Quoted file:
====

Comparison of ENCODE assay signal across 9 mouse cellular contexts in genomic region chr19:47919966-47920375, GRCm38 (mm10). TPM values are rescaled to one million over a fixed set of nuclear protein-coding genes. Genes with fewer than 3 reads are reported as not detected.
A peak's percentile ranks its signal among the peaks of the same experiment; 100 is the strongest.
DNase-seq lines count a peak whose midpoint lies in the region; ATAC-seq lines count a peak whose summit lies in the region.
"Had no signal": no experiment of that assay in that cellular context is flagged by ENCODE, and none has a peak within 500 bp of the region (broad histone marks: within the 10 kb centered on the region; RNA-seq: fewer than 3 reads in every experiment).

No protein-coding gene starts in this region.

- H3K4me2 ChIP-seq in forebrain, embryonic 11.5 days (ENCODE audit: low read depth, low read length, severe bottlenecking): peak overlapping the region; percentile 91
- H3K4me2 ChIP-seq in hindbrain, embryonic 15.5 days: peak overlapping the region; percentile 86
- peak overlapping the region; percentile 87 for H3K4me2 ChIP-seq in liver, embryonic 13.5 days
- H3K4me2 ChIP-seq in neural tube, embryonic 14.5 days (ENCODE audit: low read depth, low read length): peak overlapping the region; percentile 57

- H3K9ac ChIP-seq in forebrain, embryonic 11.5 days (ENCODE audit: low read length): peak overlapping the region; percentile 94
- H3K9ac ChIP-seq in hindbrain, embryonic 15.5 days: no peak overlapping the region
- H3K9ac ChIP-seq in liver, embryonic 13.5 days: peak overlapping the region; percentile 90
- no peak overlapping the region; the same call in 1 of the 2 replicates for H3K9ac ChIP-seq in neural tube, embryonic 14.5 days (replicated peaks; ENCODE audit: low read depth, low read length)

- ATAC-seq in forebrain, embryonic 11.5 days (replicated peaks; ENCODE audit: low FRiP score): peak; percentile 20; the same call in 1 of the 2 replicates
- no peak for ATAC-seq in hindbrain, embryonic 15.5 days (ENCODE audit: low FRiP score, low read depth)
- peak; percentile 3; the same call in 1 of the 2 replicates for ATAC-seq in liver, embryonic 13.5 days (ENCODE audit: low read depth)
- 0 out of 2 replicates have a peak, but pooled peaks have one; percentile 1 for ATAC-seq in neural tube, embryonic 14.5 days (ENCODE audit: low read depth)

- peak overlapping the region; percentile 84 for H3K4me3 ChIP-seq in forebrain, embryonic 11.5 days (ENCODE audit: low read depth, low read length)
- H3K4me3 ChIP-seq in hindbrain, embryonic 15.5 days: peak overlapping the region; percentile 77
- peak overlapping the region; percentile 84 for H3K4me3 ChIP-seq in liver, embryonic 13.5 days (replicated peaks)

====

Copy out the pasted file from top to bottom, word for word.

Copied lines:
Comparison of ENCODE assay signal across 9 mouse cellular contexts in genomic region chr19:47919966-47920375, GRCm38 (mm10). TPM values are rescaled to one million over a fixed set of nuclear protein-coding genes. Genes with fewer than 3 reads are reported as not detected.
A peak's percentile ranks its signal among the peaks of the same experiment; 100 is the strongest.
DNase-seq lines count a peak whose midpoint lies in the region; ATAC-seq lines count a peak whose summit lies in the region.
"Had no signal": no experiment of that assay in that cellular context is flagged by ENCODE, and none has a peak within 500 bp of the region (broad histone marks: within the 10 kb centered on the region; RNA-seq: fewer than 3 reads in every experiment).

No protein-coding gene starts in this region.

- H3K4me2 ChIP-seq in forebrain, embryonic 11.5 days (ENCODE audit: low read depth, low read length, severe bottlenecking): peak overlapping the region; percentile 91
- H3K4me2 ChIP-seq in hindbrain, embryonic 15.5 days: peak overlapping the region; percentile 86
- peak overlapping the region; percentile 87 for H3K4me2 ChIP-seq in liver, embryonic 13.5 days
- H3K4me2 ChIP-seq in neural tube, embryonic 14.5 days (ENCODE audit: low read depth, low read length): peak overlapping the region; percentile 57

- H3K9ac ChIP-seq in forebrain, embryonic 11.5 days (ENCODE audit: low read length): peak overlapping the region; percentile 94
- H3K9ac ChIP-seq in hindbrain, embryonic 15.5 days: no peak overlapping the region
- H3K9ac ChIP-seq in liver, embryonic 13.5 days: peak overlapping the region; percentile 90
- no peak overlapping the region; the same call in 1 of the 2 replicates for H3K9ac ChIP-seq in neural tube, embryonic 14.5 days (replicated peaks; ENCODE audit: low read depth, low read length)

- ATAC-seq in forebrain, embryonic 11.5 days (replicated peaks; ENCODE audit: low FRiP score): peak; percentile 20; the same call in 1 of the 2 replicates
- no peak for ATAC-seq in hindbrain, embryonic 15.5 days (ENCODE audit: low FRiP score, low read depth)
- peak; percentile 3; the same call in 1 of the 2 replicates for ATAC-seq in liver, embryonic 13.5 days (ENCODE audit: low read depth)
- 0 out of 2 replicates have a peak, but pooled peaks have one; percentile 1 for ATAC-seq in neural tube, embryonic 14.5 days (ENCODE audit: low read depth)

- peak overlapping the region; percentile 84 for H3K4me3 ChIP-seq in forebrain, embryonic 11.5 days (ENCODE audit: low read depth, low read length)
- H3K4me3 ChIP-seq in hindbrain, embryonic 15.5 days: peak overlapping the region; percentile 77
- peak overlapping the region; percentile 84 for H3K4me3 ChIP-seq in liver, embryonic 13.5 days (replicated peaks)